This photo: Edgar Seaver (1880-1978) delivering the mail by horse and buggy to Tolman Pond, 1939. Edgar brought the mail and the news for nearly half a century – a quick drop and a chat, then off in a cloud of dust to his next stop. There were complaints from some who declared him a menace on the road when he had to make up for lost time. Edgar took pride in his delivery vehicles and filled the back seat to look like an official post office on wheels, with a rack of inkpads and stamps, empty mailbags marked Special Delivery and Air Mail, and a basket for postage-due letters.
Edgar also had a couple of cars that he would use: a real beater, which was the default, and a “new car” (only twenty years old) that he drove on nice days.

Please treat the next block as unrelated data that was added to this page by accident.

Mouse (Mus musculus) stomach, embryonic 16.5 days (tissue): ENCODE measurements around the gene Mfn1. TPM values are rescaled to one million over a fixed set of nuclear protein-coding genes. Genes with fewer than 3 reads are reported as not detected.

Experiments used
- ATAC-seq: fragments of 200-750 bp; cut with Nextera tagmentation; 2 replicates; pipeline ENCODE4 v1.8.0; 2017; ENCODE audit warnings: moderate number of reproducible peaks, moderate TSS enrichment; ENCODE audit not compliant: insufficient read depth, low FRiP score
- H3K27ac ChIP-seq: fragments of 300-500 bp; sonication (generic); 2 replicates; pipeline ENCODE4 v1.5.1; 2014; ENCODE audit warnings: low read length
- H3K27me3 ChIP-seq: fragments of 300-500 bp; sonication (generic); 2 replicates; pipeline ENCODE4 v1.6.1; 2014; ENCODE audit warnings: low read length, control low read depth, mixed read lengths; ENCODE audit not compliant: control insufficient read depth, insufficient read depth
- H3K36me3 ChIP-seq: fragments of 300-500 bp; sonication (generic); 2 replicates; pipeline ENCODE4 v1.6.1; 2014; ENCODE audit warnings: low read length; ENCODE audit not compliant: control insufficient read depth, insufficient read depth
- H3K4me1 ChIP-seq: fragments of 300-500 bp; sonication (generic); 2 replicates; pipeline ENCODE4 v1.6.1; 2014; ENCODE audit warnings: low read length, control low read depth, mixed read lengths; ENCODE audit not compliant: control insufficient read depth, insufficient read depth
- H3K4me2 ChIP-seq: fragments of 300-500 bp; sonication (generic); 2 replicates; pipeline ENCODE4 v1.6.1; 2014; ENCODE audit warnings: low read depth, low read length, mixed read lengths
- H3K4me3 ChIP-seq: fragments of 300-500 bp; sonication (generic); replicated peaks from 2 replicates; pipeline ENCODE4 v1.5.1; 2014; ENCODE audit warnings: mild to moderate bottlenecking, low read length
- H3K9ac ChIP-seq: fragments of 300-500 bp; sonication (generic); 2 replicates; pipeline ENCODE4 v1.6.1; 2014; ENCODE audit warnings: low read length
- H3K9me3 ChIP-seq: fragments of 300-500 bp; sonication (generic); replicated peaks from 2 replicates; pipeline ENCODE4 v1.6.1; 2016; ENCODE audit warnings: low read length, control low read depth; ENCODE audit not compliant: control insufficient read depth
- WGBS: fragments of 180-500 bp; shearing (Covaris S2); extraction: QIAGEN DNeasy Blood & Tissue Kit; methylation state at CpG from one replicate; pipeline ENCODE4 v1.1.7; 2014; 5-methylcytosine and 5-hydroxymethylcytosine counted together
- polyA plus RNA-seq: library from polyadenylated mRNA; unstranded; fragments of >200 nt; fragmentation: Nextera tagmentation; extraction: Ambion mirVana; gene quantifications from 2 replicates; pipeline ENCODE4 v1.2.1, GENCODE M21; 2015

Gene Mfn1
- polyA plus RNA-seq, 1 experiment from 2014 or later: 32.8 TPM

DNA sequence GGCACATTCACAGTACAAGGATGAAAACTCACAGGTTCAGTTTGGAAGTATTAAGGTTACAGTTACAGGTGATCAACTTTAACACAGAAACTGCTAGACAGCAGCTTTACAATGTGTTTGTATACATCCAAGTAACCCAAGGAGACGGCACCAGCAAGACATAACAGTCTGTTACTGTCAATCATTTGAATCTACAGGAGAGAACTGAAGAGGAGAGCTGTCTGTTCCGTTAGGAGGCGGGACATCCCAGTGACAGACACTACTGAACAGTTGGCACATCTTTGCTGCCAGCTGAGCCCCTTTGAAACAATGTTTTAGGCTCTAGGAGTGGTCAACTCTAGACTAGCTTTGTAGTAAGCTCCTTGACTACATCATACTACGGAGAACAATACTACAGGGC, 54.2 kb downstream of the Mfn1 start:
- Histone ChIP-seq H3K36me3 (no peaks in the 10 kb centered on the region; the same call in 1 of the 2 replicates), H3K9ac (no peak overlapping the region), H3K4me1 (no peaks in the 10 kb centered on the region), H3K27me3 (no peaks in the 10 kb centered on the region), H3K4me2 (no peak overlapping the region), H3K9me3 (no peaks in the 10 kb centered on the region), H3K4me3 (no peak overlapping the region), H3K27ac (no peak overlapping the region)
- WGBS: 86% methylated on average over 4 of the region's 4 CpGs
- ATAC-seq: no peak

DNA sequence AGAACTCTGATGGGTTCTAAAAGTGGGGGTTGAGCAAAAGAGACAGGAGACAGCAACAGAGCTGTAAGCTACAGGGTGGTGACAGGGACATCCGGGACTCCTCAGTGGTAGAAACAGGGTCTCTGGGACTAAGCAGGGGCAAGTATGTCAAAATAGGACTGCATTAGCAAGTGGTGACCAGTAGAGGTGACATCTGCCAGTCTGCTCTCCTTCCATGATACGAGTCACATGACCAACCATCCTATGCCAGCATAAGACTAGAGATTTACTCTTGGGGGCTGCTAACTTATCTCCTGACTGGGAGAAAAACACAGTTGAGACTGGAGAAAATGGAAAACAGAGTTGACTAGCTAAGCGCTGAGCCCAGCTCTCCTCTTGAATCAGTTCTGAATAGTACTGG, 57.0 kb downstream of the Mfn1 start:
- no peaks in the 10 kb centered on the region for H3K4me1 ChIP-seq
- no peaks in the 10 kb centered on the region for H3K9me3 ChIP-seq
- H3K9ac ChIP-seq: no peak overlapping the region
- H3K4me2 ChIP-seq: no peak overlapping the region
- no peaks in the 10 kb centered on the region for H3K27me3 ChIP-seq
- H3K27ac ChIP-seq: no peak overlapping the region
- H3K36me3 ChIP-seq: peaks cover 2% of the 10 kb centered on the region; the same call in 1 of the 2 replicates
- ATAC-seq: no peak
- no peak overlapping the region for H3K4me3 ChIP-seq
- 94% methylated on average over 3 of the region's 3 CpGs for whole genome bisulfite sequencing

He was known for his frugality, which is illustrated in this story.
Nelson Small Talk
Edgar Seaver made a daily trip to the post office in Marlborough to pick up the mail for delivery. One day he stepped into the back room and noticed a penny on the floor. Though he thought the post mistress was distracted with something else, she evidently picked up on his excitement, and she subtly witnessed him putting his shoe over the penny, until he contrived a pretense, perhaps tying a shoe, to reach down and take the penny.
The postmistress was quite amused at this, and after that, on occasions when she wanted a chuckle, she strategically placed a penny on the floor before Edgar arrived.
Every year at Christmastime I am reminded of the very first Christmas we had here in Nelson. I don’t remember the exact date, but on one particular day in mid-ish December near suppertime there came a knock at the front door.
In 1977, Sam and I saw an ad in the Harvard Crimson (thank you Karen Tolman) for a camp for rent in Nelson, near a place called Tolman Pond. We had some friends in Peterborough and Hancock, so we decided to rent the cabin to get out of Cambridge in the summer.